This month is National Novel Writing Month or NANOWRIMO. I am not working on a new novel but trying to finish an old one and it is proving to be more difficult than I imagined. As I get toward the finish line I feel more and more tired. I also have bouts of avoiding opening the document containing my latest chapter, sort of like a kid who is forced to eat something he doesn’t like and does everything they can to get out of it. Blogging is an outlet of writing so I can feel accomplished. I can feel like I have written something, and takes care of the “itch” as C.S. Lewis would say. But, that’s not my goal. Blogging is nice, but the book is my mission.
I have planned many times to lay down words, but when the time comes I write a paragraph then delete it. I write another and delete it. The inner critic gets the best of me. I have had a plan to write on my novel many times. I have even felt inspired and wrote a quick 500 words. However, I know they are poor attempts of regurgitating the golden ideas as perceived by my mind. I thought for a while of why the sudden rush of avoidance? Why the shouting of the critic of my mind – when I thought I had put him to bed?
I now know why. I had some friends come visit who I see about once a year. It was a pleasure seeing them, but at the end of out time together we spent the last spare minutes either telling a quick joke or sharing a brief story, doing anything to extend the time and to not bring up the fact that our time together is now at its end.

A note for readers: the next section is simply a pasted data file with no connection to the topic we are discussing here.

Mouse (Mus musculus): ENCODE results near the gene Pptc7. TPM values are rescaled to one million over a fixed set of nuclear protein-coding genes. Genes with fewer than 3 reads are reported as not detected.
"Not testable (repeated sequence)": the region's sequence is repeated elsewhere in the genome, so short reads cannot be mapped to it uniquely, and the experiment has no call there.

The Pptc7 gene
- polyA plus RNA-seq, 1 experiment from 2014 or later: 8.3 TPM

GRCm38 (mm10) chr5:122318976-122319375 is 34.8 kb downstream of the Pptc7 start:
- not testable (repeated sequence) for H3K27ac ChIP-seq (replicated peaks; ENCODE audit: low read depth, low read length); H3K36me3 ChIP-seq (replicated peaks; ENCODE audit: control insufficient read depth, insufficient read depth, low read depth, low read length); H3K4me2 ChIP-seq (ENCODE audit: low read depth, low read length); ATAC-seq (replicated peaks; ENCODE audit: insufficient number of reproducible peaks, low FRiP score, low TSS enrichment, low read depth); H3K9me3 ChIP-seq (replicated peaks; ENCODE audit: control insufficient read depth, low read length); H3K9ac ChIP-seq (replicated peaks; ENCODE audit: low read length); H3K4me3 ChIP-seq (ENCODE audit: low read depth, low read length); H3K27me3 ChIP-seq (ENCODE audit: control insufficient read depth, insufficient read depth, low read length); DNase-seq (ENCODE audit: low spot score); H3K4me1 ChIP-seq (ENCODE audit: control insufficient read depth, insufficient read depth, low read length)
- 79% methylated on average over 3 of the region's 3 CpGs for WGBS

This is the reason I am not rushing to finish. No one likes to say goodbye. No one likes to end a good time, and not just a fun time, but something so satisfying it is a glimpse of life or the world as it should be. Thus, I confess today that I don’t want to say goodbye to my friends. I don’t want to have invented them only to dismiss them. I have more novels planned with some of them, but others are gone dismissed into the “shadowy world of my mind”.
Here is Charles Dickens putting my thoughts into better words. This is a snippet of the preface of David Copperfield (Penguin). I think I now know what he was talking about. It will be grand to finish, but I will miss the people in my book, once their/our adventure is over.
I do not find it easy to get sufficiently far away from this Book, in the first sensations of having finished it, to refer to it with the composure which this formal heading would seem to require. My interest in it, is so recent and strong; and my mind is so divided between pleasure and regret – pleasure in the achievement of a long design, regret in the separation from my many companions…It would concern the reader little, perhaps, to know, how sorrowfully the pen is laid down at the close of two-years’ imaginative task; or how an Author feels as if he were dismissing some portion of himself into the shadowy world, when a crowd of creatures of his brain are going from him for ever.